The California Film Commission tells AP it’s receiving tons of calls from independent producers, studios, TV shows and features and “all very excited and very anxious to get started” filming in the state because of $500 million in new tax credits. Even though the first credits aren’t applicable until 2011, applications will be accepted July 1.
The newly passed so-called Ugly Betty law is aimed at big movie productions with budgets up to $75 million, new TV series willing to relocate to California, and independent films with budgets up to $10 million. The credit, for up to 25% of production budgets spent in the state, is capped at $100 million a year. This, combined with the Los Angeles City Council’s new business tax breaks could persuade Hollywood to start filming close to home again. But, more likely, the studios and networks will pit states and their legislatures and their financial inducements against one other.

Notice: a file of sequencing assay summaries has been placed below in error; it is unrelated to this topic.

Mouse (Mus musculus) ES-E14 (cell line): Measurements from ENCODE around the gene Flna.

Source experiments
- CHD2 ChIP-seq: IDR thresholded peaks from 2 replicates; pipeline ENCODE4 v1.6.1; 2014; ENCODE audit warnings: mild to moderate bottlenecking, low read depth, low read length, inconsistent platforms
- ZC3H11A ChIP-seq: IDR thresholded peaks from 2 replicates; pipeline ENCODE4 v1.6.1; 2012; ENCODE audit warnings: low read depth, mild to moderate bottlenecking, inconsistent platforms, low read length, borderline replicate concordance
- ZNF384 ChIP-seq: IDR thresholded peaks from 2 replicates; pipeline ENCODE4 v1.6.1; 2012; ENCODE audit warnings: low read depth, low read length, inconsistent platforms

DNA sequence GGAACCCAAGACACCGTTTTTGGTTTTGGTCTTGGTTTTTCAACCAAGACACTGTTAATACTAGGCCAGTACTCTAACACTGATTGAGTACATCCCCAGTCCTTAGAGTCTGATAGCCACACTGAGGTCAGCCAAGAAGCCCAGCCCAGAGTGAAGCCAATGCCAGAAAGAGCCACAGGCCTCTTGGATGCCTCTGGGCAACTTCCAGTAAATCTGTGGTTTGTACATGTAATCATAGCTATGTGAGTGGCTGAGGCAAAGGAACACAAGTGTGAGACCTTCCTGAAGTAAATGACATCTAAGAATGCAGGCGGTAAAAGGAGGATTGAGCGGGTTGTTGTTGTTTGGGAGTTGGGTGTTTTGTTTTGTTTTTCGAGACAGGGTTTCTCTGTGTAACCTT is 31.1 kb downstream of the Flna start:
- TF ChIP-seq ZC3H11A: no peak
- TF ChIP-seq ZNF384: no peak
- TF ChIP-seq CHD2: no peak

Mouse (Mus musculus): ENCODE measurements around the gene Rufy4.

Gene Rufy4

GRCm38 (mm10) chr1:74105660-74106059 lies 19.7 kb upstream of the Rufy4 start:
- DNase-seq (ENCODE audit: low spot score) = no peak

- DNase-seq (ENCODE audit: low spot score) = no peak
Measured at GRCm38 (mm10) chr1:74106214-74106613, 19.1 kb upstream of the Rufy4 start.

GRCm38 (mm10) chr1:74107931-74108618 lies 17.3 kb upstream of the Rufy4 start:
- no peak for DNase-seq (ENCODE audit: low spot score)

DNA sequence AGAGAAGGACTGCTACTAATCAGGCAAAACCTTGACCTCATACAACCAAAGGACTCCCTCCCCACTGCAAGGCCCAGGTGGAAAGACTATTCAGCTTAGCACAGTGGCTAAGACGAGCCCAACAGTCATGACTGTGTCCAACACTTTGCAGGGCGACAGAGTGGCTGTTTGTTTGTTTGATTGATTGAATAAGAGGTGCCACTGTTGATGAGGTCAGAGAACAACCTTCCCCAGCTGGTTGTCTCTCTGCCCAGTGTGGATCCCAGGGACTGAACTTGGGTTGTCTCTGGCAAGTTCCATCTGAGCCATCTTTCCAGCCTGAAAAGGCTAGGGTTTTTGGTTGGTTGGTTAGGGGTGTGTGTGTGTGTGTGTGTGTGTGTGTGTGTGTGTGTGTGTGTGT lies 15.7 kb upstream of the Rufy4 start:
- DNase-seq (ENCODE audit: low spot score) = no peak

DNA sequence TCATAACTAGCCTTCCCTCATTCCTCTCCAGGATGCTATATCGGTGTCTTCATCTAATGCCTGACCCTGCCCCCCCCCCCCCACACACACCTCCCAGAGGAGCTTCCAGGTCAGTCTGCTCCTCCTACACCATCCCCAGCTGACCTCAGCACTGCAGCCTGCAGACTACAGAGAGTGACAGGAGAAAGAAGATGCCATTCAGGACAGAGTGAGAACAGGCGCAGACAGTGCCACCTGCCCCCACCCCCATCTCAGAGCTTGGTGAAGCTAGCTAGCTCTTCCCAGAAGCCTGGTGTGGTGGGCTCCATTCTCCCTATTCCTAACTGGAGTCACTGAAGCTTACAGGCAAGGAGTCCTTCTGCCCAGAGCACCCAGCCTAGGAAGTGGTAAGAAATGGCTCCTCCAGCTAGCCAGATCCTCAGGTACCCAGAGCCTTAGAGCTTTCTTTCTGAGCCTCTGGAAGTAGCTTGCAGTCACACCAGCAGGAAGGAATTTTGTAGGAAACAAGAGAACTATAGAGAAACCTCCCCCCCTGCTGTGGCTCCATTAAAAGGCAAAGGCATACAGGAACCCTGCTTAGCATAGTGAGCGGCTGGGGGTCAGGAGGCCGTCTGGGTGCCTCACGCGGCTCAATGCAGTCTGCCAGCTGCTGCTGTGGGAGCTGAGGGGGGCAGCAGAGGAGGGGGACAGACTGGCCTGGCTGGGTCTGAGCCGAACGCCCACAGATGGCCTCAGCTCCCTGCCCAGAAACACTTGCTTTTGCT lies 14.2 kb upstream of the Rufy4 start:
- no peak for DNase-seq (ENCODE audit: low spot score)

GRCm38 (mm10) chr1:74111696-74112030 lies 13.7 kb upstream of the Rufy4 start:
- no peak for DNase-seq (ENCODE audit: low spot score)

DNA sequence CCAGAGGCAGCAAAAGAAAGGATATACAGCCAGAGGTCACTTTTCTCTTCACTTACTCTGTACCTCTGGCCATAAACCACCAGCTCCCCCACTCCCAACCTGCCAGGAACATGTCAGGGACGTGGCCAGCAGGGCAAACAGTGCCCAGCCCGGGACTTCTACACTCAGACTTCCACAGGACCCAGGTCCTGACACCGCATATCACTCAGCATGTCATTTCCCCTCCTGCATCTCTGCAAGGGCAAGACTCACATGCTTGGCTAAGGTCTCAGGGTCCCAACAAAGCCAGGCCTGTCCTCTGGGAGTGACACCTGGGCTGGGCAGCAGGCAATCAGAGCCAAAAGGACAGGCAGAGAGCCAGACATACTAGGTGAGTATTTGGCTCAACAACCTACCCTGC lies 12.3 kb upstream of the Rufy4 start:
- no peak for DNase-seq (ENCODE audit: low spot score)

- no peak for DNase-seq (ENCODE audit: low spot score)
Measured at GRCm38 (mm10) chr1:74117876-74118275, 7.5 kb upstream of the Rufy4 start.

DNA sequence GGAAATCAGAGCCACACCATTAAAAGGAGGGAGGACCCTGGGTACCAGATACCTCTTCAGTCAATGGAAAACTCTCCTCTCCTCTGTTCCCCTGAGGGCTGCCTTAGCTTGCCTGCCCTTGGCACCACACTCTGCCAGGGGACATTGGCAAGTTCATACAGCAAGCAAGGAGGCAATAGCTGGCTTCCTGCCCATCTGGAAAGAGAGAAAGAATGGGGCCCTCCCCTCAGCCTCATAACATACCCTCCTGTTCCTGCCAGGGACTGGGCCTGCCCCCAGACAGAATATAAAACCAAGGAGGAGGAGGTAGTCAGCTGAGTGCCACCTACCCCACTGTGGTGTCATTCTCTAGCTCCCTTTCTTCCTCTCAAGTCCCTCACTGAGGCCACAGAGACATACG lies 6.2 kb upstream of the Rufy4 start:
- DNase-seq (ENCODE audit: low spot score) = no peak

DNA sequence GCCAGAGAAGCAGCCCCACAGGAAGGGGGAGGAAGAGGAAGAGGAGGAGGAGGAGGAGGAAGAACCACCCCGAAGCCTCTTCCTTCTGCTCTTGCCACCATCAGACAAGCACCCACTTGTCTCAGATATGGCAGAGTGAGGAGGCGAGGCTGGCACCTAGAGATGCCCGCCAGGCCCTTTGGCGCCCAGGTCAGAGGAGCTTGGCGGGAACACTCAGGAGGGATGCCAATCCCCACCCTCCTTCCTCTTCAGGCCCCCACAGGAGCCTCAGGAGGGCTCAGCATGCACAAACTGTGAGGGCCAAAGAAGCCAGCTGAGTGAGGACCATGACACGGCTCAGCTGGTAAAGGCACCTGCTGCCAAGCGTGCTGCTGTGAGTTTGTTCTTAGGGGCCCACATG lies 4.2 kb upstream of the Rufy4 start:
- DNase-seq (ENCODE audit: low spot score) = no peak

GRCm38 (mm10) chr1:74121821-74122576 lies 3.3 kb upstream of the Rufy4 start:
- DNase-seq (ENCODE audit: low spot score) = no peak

Meanwhile, legislators just realized that Ugly Betty, the ABC comedy that moved from LA to NYC last year for that state’s tax breaks (now outta dough), won’t benefit if it returns to California. Only TV shows that have not shot any previous seasons in the state can qualify. Aides to Assembly Speaker Karen Bass, who drafted the law, tells AP this was an oversight. So now the California Film Commission is drafting regulations to be finished in May to correct it.
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